Op-Ed: It’s Time for High Schools to Teach Kids How to Manage Money

A lack of financial literacy—especially about student loans—is detrimental to both kids and our economy.

Borrowing to pay for a college degree makes interest rates and job prospects an afterthought, fueling the student loan crisis. (Photo: Uppercut Images)

Jul 2, 2013· 2 MIN READ
is a Certified Financial Planner, Chartered Financial Consultant, Accredited Investment Fiduciary, and Registered Representative.

Growing up, students are told by their teachers, elected officials, and parents that without a college degree, they will be stuck working in low-end clerical or service jobs with minimal compensation.

The school of their dreams is, however, happy to provide some assistance. So after diligently completing a financial aid form (FAFSA), high school seniors realize they can borrow their way to a college degree with no payments due until after graduation.

At the age of 18, you can sign a contract, serve in the military, vote, and obligate yourself to tens of thousands of dollars in student loan debt; yet you don’t have to demonstrate competence in basic banking, check book balancing, investments or compound interest to graduate from high school.

Politicians decry predatory behavior on the part of credit card companies, but is easy access to a government student loan package any less predatory? At least credit card debt can be discharged in bankruptcy.

Every high school has graduation requirements that are meant to set kids up for the next stage of their lives. To get a diploma, most kids need to pass physical education, math, science, foreign language, U.S. history, English, and social studies classes.

Sadly, very few schools have any meaningful personal finance requirement. The classes offered rarely prepare student on how to evaluate a school’s financial aid package or help them determine whether that pricey four-year college is really worth the time and expense.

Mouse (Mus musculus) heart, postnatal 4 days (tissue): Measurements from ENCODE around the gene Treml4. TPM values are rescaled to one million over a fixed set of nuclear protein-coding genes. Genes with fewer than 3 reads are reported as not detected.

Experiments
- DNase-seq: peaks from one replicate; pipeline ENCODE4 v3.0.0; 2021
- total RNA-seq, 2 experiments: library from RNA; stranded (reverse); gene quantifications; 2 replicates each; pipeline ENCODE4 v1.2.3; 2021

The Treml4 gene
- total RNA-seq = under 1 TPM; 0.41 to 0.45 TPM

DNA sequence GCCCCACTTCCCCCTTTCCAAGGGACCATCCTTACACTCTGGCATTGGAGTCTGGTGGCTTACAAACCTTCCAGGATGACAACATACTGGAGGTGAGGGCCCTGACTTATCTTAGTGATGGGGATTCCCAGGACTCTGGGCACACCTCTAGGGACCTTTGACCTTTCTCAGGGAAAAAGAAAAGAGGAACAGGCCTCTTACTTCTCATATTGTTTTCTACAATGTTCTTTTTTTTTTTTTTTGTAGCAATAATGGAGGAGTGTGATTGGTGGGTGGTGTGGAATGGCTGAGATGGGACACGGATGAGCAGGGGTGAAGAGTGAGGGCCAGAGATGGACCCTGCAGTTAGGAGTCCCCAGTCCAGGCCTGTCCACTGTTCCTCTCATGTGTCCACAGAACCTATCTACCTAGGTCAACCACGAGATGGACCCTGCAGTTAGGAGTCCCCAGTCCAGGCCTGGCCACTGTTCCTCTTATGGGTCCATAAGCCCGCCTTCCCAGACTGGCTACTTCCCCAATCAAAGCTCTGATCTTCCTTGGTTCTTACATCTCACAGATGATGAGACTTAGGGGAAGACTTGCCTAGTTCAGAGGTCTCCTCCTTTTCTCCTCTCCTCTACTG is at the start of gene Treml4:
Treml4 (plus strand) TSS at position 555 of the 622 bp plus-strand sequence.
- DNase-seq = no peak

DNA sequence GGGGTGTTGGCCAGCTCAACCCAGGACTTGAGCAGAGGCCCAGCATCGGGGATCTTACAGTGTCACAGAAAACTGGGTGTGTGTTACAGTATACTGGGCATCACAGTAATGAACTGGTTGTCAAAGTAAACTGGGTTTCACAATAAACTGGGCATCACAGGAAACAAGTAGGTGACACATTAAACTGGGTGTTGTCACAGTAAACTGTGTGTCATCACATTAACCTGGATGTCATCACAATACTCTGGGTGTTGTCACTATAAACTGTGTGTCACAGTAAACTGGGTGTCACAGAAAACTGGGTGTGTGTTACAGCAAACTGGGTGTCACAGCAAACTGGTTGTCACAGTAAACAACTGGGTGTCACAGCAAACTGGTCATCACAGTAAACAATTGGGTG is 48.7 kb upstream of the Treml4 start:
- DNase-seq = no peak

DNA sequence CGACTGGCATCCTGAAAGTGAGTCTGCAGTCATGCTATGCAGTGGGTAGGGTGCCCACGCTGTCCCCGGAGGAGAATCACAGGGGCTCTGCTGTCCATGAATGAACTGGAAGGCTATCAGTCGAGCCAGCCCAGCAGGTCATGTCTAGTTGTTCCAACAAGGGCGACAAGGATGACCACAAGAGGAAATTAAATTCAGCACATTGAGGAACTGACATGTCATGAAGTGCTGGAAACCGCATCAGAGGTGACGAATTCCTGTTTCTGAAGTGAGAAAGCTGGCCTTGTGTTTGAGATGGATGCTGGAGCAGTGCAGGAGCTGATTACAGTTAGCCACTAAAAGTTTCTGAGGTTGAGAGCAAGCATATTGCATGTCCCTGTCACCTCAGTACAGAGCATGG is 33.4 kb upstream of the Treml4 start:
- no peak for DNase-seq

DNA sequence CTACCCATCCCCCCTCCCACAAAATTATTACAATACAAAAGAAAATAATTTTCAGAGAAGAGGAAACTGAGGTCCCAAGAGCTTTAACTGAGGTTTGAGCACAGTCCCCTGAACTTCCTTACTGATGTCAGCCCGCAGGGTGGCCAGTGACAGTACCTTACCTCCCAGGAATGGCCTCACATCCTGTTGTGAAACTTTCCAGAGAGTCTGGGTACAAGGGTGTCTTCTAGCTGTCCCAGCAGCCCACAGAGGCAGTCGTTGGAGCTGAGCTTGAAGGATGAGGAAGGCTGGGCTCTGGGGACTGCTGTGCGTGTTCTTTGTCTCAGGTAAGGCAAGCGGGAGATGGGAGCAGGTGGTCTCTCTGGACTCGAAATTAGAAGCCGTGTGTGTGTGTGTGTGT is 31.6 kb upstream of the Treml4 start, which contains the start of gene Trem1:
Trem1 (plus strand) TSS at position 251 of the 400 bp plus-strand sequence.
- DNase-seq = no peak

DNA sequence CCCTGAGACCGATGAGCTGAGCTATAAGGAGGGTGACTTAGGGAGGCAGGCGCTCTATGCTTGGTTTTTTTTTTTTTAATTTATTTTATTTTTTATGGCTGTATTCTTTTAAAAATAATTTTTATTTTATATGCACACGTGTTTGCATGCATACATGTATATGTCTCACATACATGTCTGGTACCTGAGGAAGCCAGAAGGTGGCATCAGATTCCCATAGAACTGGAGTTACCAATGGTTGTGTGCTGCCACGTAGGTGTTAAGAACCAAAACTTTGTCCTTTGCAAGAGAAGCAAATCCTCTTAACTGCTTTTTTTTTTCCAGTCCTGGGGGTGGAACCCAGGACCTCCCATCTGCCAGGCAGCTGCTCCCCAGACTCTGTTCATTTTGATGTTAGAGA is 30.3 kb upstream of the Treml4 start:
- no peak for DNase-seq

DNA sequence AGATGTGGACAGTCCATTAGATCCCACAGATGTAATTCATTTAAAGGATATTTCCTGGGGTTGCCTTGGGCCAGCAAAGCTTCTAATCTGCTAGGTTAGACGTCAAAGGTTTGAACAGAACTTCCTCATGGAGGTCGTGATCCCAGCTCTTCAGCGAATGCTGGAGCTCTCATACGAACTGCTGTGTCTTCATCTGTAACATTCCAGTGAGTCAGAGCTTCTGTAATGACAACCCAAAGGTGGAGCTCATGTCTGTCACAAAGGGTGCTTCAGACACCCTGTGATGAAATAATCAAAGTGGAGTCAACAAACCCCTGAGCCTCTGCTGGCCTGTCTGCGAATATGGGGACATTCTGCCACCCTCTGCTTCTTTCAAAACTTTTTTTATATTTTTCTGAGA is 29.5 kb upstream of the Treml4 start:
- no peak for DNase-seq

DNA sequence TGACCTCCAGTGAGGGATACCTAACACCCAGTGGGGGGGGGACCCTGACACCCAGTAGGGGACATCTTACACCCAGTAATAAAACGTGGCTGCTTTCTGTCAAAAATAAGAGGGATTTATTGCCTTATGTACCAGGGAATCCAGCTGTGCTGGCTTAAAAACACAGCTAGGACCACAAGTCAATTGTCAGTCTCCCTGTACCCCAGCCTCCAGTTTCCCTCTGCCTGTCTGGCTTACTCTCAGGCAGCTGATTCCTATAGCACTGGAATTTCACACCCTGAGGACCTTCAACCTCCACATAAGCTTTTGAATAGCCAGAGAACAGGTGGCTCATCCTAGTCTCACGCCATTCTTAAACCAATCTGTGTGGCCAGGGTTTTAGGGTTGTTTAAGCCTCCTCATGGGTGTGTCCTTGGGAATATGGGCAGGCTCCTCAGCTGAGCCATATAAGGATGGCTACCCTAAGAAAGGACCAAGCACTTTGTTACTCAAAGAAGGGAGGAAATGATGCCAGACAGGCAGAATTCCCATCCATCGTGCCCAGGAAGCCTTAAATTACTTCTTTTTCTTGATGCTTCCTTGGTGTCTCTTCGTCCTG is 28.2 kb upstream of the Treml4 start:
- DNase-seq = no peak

There are some striking similarities between the current student loan situation and the recent mortgage and housing debacle. In both cases, the federal government has encouraged, through lax regulation and generous terms, significant borrowing on the part of individuals who are poorly prepared to understand the consequences of their decisions.

The result in both cases has been rampant increases in the cost of the pursued object. It remains to be seen whether the current student loan situation will present a similar drag on the economy as the mortgage and housing crisis once did.

It does seem fair to say that someone burdened with student loan debt won’t be qualifying for a mortgage anytime soon.

The common thread to both of these issues is the stunning lack of financial literacy amongst the population—especially graduating high school students.

At around $1.1 trillion, student debt now exceeds auto loans and credit cards as the largest source of household debt, not including home mortgages. Rather than have Congress discuss ways to reduce the cost of these loans, perhaps it might be wiser to let the market determine the cost.

Maybe the borrower should be required to present a business plan to the lender, including the degree sought, the expectation of employment, and the expected time frame of repayment. The lender can then respond with a yes or no, with an interest rate appropriate to the “risk” involved to the lender, which is not unlike any other loan.

High schools need to step up and realize that financial literacy is a critical skill in today’s economy.

Todd Freeman, CFP.ChFC,AIF is a registered representative with Cambridge Investment Research, Inc., a broker dealer, member FINRA/SIPC. The subject matter and opinions in this article are those of Todd Freeman and are not those of Cambridge. Cambridge and TakePart are not affiliated.